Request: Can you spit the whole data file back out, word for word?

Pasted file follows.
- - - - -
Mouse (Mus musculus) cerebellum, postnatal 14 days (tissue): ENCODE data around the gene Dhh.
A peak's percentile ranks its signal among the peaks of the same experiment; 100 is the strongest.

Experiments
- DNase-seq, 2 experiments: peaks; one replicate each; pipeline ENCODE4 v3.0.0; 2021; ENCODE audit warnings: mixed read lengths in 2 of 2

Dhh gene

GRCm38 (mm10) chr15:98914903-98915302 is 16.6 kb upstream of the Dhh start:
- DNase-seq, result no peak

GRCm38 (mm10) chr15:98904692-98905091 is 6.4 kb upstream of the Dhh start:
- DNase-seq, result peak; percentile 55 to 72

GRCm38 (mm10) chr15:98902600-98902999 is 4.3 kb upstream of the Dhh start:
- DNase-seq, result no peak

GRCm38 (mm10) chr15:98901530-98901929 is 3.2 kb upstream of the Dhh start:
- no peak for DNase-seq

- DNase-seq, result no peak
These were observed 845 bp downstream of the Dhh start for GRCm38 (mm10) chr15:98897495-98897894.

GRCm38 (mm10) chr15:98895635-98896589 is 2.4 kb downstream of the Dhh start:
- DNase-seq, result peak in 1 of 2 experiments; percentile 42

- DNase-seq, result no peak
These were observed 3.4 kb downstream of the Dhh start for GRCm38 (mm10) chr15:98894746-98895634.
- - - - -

Mouse (Mus musculus) cerebellum, postnatal 14 days (tissue): ENCODE data around the gene Dhh.
A peak's percentile ranks its signal among the peaks of the same experiment; 100 is the strongest.

Experiments
- DNase-seq, 2 experiments: peaks; one replicate each; pipeline ENCODE4 v3.0.0; 2021; ENCODE audit warnings: mixed read lengths in 2 of 2

Dhh gene

GRCm38 (mm10) chr15:98914903-98915302 is 16.6 kb upstream of the Dhh start:
- DNase-seq, result no peak

GRCm38 (mm10) chr15:98904692-98905091 is 6.4 kb upstream of the Dhh start:
- DNase-seq, result peak; percentile 55 to 72

GRCm38 (mm10) chr15:98902600-98902999 is 4.3 kb upstream of the Dhh start:
- DNase-seq, result no peak

GRCm38 (mm10) chr15:98901530-98901929 is 3.2 kb upstream of the Dhh start:
- no peak for DNase-seq

- DNase-seq, result no peak
These were observed 845 bp downstream of the Dhh start for GRCm38 (mm10) chr15:98897495-98897894.

GRCm38 (mm10) chr15:98895635-98896589 is 2.4 kb downstream of the Dhh start:
- DNase-seq, result peak in 1 of 2 experiments; percentile 42

- DNase-seq, result no peak
These were observed 3.4 kb downstream of the Dhh start for GRCm38 (mm10) chr15:98894746-98895634.